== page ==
“Fear will control the local systems….” — Grand Moff Tarkin, Star Wars
William Golding saw it at the same time that George Orwell did. A little later it was Asimov and Clarke. Then Crichton and even Collins (Suzanne, not Jackie). Western society is driven by two things: fear and greed. The majority is made afraid by the minority who rule because of their greed. The 1% gains control by scaring the 99% into fighting amongst itself while the rich seize more and more control of society — Citizens United, alternate fuel development restrictions, SuperPACs, etc. — and diverts the attention of the majority with fear of everyone around them so that the only people they can “trust” are the ones who are in control of everything. “I have made billions of dollars, so I must know how to run things,” seems to be the motto of nearly every politician, some more directly than others.
Oh, they use greed against us too. “You don’t have the new iPhone? Well, you better get it soon because yours will be obsolete and you have to have an iPhone that has rounded edges because that’s what’s better. You just got the iPhone 6? Well, here’s the iPhone 7. Now you need this one. It’s better because we raised the number by one.”
If we stop and think for a moment about what we are really afraid of we’d realize that these fears are really just a bunch of smoke and mirrors. Terrorists? Seriously? That’s just basic xenophobia being taken advantage of. In the seventies we had more “terrorist” organizations than we have now: the IRA, Black September, the Weather Underground, the PLO, Hamas and Hezbollah, the ELN, the Shining Path, and, of course, the KKK, who have been around for over a hundred years. In fact, there have been more terrorist attacks made by Americans on Americans in the US than by any foreign organizations: the Unibomber, the FBI bombing in Texas, various attempts (successful and unsuccessful) of killing presidents, just to name a few. So why are we so scared of ISIS? And what happened to Al Queda all of a sudden? Osama Bin Laden is dead so we don’t have to worry about them any more? Wrong. We don’t have to worry about any of them because if we just ignore them as a public (I’m not saying the government shouldn’t do something about these organizations) they’ll go away from our daily thoughts. Fearing these few people is like being afraid of driving a car. If you stop and think about it, it’s a really dangerous thing to do, you could die!, but we all do it all the time together and completely without any real coordination between us.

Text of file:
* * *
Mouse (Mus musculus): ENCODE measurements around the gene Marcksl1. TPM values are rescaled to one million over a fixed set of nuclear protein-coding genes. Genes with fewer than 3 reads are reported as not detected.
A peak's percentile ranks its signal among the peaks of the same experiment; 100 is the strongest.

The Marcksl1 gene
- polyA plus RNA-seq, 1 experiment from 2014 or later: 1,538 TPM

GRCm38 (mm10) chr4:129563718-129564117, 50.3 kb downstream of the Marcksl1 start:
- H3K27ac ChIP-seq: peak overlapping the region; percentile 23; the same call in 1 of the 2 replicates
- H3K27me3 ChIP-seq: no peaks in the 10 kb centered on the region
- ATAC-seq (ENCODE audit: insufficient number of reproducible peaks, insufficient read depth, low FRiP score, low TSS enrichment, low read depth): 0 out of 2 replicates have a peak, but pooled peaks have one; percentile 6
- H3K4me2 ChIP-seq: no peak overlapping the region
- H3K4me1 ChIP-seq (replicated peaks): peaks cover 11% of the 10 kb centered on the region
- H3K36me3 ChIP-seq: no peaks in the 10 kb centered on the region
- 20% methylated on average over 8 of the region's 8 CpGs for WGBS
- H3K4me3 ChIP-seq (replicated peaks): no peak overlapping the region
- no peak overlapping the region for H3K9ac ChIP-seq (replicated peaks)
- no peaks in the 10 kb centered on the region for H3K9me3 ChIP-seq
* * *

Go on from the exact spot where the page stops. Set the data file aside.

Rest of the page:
We’re afraid of our children not getting a good education? Has anyone else noticed that the RISE in college remedial classes for students who go to college, including elite colleges like Harvard, without proper preparation for college began soon after No Child Left Behind was enacted followed by Race to the Top? “Researchers say that remedial numbers have increased from nearly one-third of incoming college freshmen in 2001, to about 40 percent currently.”